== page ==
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qDebug() , qWarning(), qFatal(), qCritical

  • hi guys

    I want to do some study on qDebug(), qWarning(), qFatal() and qCritical.
    I went through this document
    What is exact difference in all 4 and how to effectively use them in program?
    I wrote a small code

    code :

    if(c == 100)
           qDebug()<<"Value is "<<c;
           qInfo()<<"INFO VALUE is";
           qFatal("fatal error");
           qDebug()<<"Value is "<<c;


    Value is 100
    fatal error**

    so I got to know that qFatal will terminate the program but how I can use qWarning, qCritical or qInfo effectively as i cannot see any difference in logs of qWarning, qCritical , qInfo and qDebug.

    Thanks and Regards

  • @ashajg
    See also, section Warning and Debugging Messages, which summarises the purpose of each one. If you read, each one has its own behaviour in terms of testing compile-time #defines or runtime environment variables.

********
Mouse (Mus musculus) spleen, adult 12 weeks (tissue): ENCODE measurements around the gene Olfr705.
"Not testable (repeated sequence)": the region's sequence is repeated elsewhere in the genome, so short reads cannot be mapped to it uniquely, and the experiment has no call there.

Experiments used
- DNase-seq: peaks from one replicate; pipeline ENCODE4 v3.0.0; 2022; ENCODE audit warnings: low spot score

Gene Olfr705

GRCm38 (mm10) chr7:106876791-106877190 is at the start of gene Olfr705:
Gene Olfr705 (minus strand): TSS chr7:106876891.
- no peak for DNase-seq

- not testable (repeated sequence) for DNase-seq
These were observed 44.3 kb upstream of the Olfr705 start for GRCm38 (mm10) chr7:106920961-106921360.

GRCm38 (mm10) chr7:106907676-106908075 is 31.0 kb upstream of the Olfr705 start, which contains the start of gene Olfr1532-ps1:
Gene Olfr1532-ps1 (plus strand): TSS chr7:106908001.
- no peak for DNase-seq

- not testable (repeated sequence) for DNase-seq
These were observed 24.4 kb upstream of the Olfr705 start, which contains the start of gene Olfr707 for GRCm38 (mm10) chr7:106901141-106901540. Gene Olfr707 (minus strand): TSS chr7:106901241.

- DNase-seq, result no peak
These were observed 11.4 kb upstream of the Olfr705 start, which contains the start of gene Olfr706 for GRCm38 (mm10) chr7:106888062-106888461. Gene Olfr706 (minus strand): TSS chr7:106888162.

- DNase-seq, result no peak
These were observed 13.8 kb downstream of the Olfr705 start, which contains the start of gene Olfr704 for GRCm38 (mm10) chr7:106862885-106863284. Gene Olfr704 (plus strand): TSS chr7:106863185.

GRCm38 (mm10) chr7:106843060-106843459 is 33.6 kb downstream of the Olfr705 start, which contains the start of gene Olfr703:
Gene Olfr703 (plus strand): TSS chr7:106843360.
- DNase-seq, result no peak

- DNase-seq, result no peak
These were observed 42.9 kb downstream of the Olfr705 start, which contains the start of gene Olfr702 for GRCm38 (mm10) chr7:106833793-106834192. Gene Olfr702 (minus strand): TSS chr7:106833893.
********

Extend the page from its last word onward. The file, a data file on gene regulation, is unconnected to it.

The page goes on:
They all do a similar job (by default): output some text, which you can see in e.g. the Qt Creator Console window. They do so via an inbuilt Qt "message handler". You can put your own message handler in via, and have it execute your own logic. In my own code, I test the of a message against a "debug level" I read in from an external configuration file and only issue the message for those above a certain level. So I can change the configuration file value to control whether, say, QtInfoMsg messages are or are not output.

    So... pepper your code with the ones appropriate to the situation: a nullptr value which is not acceptable might be subjected to a qWarning, while just outputting a value so that you know what it is might be a qDebug.

  • Lifetime Qt Champion

    @ashajg see also the "new" feature of categorized logging:

  • @aha_1980 @JonB Thank you guys!!!

  • @ashajg
    @aha_1980 's logging by categories (I didn't know Qt had that) is exactly the kind of thing I do in my own code (in qtMessageHandler) to achieve logging-by-individual-categories. It helps a lot if you put something like this in as you develop: it's much better to be able to switch on info message for, say, just your database accesses rather than having to switch all info message for whole program on/off.

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